(2nd LD) U.S. envoy meets FM Cho in Seoul after Russia’s veto on U.N. panel monitoring N.K. sanctions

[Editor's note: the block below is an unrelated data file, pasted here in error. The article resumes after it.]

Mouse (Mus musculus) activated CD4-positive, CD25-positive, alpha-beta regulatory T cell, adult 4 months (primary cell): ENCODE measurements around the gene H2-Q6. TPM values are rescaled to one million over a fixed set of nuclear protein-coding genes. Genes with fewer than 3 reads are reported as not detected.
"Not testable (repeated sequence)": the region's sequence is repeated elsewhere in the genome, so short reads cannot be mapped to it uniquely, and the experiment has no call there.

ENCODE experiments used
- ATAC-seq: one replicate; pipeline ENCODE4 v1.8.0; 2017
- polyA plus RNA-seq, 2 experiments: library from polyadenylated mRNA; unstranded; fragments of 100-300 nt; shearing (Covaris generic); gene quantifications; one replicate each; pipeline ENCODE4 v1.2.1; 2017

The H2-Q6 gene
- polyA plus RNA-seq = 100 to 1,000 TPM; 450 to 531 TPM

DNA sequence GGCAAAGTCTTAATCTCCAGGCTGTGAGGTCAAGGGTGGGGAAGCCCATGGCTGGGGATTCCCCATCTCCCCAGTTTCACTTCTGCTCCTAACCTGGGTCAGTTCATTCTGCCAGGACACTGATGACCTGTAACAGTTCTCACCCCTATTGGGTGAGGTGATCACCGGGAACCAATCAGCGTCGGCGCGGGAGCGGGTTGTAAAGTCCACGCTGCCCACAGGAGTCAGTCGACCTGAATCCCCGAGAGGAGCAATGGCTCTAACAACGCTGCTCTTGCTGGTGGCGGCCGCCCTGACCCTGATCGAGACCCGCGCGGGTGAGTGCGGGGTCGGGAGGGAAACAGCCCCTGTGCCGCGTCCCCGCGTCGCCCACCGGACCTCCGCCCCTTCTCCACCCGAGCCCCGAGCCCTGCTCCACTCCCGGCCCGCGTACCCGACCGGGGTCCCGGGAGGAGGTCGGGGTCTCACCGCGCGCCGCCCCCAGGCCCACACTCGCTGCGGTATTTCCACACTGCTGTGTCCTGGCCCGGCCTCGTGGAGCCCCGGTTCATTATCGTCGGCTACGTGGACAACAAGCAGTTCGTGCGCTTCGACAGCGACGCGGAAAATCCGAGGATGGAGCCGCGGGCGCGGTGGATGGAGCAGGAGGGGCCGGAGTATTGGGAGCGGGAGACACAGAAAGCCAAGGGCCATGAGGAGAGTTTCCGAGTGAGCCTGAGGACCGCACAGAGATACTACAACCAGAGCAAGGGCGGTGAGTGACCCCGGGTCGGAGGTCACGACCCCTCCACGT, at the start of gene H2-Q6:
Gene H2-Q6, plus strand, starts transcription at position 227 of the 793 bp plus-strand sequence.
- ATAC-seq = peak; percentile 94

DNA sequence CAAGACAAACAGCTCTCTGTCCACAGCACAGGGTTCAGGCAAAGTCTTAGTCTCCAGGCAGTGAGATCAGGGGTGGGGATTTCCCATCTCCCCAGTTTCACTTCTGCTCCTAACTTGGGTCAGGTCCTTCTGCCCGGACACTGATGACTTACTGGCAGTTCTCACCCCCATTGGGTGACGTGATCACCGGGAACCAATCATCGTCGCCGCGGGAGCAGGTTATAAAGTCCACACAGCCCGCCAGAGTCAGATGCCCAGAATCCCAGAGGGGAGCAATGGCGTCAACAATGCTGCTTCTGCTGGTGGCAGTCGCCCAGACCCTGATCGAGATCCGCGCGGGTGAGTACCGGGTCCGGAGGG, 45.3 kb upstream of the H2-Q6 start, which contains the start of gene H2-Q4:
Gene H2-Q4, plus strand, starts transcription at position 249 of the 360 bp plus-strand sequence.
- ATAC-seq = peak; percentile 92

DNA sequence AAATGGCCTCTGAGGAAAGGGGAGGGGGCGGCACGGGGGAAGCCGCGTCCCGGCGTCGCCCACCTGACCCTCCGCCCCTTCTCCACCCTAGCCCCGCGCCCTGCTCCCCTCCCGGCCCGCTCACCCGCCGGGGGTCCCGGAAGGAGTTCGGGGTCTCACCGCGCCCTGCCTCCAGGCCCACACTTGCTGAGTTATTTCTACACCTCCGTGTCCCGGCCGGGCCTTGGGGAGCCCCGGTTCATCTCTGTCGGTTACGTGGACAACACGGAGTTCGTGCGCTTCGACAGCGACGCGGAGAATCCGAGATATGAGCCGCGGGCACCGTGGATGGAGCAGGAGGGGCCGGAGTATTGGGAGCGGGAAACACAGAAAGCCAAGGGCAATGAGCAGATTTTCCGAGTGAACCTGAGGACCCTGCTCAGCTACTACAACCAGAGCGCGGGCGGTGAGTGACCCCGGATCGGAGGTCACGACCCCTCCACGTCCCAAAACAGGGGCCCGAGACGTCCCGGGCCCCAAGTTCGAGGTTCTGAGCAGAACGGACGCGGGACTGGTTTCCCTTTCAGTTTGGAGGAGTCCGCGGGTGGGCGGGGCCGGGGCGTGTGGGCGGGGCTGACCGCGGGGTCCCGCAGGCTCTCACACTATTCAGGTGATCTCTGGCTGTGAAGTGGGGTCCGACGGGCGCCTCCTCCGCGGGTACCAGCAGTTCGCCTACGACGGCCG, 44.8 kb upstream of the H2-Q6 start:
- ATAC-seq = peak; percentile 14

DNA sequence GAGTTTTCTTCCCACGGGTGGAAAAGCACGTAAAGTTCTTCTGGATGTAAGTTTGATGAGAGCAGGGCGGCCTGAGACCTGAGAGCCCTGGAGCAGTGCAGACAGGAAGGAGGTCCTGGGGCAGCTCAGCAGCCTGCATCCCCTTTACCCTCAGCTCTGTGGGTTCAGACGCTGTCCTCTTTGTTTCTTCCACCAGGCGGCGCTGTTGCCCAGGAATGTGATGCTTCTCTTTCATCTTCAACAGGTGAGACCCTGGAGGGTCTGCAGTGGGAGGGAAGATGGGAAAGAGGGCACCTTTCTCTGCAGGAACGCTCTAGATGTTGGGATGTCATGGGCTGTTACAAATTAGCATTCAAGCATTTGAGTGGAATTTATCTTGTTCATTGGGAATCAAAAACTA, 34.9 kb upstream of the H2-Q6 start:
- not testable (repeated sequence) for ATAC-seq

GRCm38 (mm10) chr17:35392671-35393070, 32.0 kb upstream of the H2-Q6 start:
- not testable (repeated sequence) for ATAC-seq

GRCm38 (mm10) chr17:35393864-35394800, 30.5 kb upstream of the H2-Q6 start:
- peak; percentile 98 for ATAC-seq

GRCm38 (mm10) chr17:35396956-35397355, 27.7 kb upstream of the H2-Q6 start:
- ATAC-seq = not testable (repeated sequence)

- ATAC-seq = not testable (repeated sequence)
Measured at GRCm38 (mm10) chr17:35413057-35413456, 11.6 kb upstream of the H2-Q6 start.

The top U.S. envoy to the United Nations met with Foreign Minister Cho Tae-yul in Seoul on Monday for discussions that have likely centered on exploring alternatives after Russia's veto on renewing the U.N. expert panel monitoring sanctions on North Korea. Ambassador Linda Thomas-Greenfield's meeting with Cho took place as part of her four-day visit to South Korea, during which she is also expected to meet with senior government officials in Seoul to discuss cooperation in the U.N. Security Council. She arrived in South Korea on Sunday. "It was very productive and I look forward to continuing those discussions over the course of the next two days," Thomas-Greenfield told reporters as she left the foreign ministry building. Later Monday, the U.S. envoy met with Defense Minister Shin Won-sik and expressed concern over Russia's recent veto, noting that it could create lapses in implementing U.N. Security Council sanctions resolutions on the North, according to Seoul's defense ministry. The U.S. envoy expla ined that Washington is making efforts to ensure that an alternative credible report on North Korean sanctions can continue to be produced, and expressed hopes for support from South Korea, it said. The U.S. envoy called North Korea's advancement of its nuclear and ballistic missile programs violations of U.N. Security Council resolutions, and an illegal act that undermines the universal values of the international community. The two sides also expressed concern over increasing uncertainty in the global security situation, and agreed to cooperate to push for projects connected to the U.N. Security Council resolutions, according to the ministry. Her visit came after Russia last month vetoed the U.N.'s annual renewal of an expert panel monitoring the North's compliance with U.N. sanctions. North Korea has been under tightened U.N. sanctions, which call for, among other things, a ban on the country's exports of coal and other mineral resources to cut off North Korea's access to hard currency. With the veto, the panel's mandate is set to expire April 30, a termination that observers say could chip away at international efforts to curb evolving North Korean nuclear and missile threats. During her trip, the U.S. envoy will also travel to the Demilitarized Zone separating the two Koreas, meet young North Korean defectors and speak with students at Ewha Womans University before heading to Japan on Wednesday. It marks Thomas-Greenfield's first visit to Seoul, and the first trip by a U.S. ambassador to the U.N. since 2016. Source: Yonhap News Agency